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Experimental Techniques

, Volume 41, Issue 3, pp 267–277 | Cite as

Road Load Identification and Accelerated Life Testing of Engine Mounts

  • U.E. OzturkEmail author
  • L. Ucar
Article
  • 230 Downloads

Abstract

Internal combustion engine mounts in a ground vehicle experience a very complicated loading situation. The loads mainly depend on the combination of engine vibration, engine torque, and vehicle motion especially in irregular road and maneuver conditions. Fatigue life estimation of rubber components is more complicated than metal components because of nonlinear viscoelastic behavior of rubber. Hence, analytical and numerical methods to estimate the loading and fatigue life of engine mount rubber components are not employed as often as in metal components. A new approach has been proposed to validate engine mount rubber components using accelerated fatigue life testing. Accurate identification of service loads is the key factor for a successful engine mount development and validation process. A multi-axial load sensor was developed to measure the engine mount loading in six degrees of freedom for a rear wheel drive heavy duty truck. Developed load sensors were installed onto a heavy duty truck and engine mount loading was measured during vehicle durability test. Measured loading data were processed using rainflow cycle counting technique to generate the accelerated fatigue life test profile. Failure of the engine mount rubber observed in vehicle durability test was successfully replicated in accelerated life test. This approach can also be employed for validation of different rubber components available in suspension and driveline sub-systems.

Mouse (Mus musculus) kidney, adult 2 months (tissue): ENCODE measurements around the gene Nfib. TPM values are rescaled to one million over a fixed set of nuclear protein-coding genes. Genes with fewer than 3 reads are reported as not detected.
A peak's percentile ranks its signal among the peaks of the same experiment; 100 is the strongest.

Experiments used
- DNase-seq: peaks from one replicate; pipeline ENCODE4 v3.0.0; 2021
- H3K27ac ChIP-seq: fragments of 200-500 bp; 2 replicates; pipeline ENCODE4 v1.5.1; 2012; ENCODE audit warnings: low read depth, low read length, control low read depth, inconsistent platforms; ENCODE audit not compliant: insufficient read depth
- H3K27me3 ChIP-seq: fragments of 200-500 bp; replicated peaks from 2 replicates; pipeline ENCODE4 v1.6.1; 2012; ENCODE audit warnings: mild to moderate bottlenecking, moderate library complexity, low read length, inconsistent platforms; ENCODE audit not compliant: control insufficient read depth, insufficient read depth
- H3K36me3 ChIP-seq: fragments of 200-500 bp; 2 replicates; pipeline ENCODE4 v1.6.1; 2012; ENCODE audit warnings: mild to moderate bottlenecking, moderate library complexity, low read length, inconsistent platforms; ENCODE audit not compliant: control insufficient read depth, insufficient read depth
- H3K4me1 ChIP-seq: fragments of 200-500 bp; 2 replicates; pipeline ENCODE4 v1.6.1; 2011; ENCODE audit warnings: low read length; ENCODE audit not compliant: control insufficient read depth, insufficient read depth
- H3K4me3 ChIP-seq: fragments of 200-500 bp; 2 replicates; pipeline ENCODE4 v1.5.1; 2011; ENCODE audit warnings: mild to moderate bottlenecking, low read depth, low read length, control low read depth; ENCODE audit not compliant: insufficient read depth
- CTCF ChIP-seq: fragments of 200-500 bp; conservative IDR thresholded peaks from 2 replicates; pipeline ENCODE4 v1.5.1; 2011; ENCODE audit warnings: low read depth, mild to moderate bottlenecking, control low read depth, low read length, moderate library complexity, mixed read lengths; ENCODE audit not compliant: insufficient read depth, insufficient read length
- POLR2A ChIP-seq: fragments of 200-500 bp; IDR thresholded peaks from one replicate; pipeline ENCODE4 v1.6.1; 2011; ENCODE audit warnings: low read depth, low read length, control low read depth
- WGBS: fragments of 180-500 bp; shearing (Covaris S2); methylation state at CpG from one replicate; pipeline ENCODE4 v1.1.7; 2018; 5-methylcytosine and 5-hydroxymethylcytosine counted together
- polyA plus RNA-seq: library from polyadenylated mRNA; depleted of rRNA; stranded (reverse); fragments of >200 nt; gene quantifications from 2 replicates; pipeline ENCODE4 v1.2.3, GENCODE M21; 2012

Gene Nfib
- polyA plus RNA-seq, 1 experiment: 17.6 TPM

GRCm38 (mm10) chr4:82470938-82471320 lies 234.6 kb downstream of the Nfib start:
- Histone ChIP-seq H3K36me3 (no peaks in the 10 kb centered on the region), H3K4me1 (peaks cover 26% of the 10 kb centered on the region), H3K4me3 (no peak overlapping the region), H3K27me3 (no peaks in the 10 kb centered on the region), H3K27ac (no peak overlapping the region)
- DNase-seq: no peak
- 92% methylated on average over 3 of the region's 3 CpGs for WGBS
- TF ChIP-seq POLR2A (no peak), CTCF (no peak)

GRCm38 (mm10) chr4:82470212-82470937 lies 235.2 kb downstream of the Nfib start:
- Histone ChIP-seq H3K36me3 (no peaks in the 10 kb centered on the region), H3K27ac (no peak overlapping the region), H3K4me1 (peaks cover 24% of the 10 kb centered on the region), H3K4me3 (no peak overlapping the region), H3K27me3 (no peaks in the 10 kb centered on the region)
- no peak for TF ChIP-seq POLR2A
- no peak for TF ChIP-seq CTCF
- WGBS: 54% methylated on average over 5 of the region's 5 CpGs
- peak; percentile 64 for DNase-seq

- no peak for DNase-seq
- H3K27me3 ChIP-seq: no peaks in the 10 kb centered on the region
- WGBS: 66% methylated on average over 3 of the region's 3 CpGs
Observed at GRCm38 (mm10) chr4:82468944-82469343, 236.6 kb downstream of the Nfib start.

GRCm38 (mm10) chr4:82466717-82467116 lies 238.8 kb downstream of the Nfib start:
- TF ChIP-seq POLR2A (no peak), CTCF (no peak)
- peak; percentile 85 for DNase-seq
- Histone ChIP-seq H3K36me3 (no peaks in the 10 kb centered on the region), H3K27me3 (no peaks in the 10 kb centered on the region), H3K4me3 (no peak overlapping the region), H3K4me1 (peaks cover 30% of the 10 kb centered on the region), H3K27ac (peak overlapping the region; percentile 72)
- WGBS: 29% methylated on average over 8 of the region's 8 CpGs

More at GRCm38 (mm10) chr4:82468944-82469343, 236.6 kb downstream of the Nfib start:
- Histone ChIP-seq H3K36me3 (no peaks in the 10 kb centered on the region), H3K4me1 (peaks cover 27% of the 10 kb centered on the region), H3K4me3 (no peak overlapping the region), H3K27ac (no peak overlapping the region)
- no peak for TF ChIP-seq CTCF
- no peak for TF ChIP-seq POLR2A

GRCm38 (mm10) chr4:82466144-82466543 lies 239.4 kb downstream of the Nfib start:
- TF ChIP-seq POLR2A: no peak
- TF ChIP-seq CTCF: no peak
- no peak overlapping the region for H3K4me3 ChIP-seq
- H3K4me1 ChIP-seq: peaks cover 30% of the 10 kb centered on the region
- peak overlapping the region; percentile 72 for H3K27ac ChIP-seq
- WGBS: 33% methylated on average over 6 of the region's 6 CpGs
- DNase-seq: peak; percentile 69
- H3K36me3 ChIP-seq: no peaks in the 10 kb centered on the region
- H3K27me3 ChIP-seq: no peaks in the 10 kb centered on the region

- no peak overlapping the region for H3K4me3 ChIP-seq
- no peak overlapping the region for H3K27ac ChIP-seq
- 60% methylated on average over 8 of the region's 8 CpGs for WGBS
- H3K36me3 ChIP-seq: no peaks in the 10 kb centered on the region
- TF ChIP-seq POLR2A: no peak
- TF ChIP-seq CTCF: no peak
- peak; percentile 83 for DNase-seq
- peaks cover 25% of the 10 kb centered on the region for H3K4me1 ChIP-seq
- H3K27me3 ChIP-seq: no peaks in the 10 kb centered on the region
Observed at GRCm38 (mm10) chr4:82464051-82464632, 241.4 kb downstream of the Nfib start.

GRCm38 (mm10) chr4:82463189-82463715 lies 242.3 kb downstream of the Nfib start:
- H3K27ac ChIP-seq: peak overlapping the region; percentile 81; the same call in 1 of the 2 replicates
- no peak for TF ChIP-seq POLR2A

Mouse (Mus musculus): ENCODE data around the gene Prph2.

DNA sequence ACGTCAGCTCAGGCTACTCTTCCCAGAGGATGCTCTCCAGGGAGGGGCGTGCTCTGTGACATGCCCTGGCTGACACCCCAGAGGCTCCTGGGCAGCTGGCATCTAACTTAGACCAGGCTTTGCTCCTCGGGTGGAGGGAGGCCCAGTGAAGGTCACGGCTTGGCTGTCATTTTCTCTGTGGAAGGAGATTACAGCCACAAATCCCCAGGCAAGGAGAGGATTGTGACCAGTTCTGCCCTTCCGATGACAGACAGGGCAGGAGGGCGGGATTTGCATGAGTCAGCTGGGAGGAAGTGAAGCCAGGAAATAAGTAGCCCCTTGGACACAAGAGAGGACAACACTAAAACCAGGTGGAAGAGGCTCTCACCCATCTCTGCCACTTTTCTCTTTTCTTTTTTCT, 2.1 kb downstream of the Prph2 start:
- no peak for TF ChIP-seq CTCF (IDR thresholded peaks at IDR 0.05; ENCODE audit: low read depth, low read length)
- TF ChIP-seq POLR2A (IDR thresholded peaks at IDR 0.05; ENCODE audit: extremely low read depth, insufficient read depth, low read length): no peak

Keywords

Engine mount rubber Six-axis force/torque sensor Strain gage Rainflow cycle counting Accelerated life test 

Notes

Acknowledgements

Authors would like to thank Serkan Elmalı for his assistance in preparing 3D CAD models, Onur Zobi, Ümit Bağdat and Rıfat Yanarocak for their assistance in strain gage instrumentation and data acquisition, Boğaziçi University Mechanical Engineering Lab staff for their help in calibration tests, Özak Durmuş for coordinating rig testing, and members of engine mount development and vehicle testing teams of Product Development Department of Ford Otomotiv Sanayi A.S for their assistance in vehicle and rig testing.

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Copyright information

© The Society for Experimental Mechanics, Inc 2017

Authors and Affiliations

  1. 1.Research and Development CenterFord Otomotiv Sanayi A.S.IstanbulTurkey

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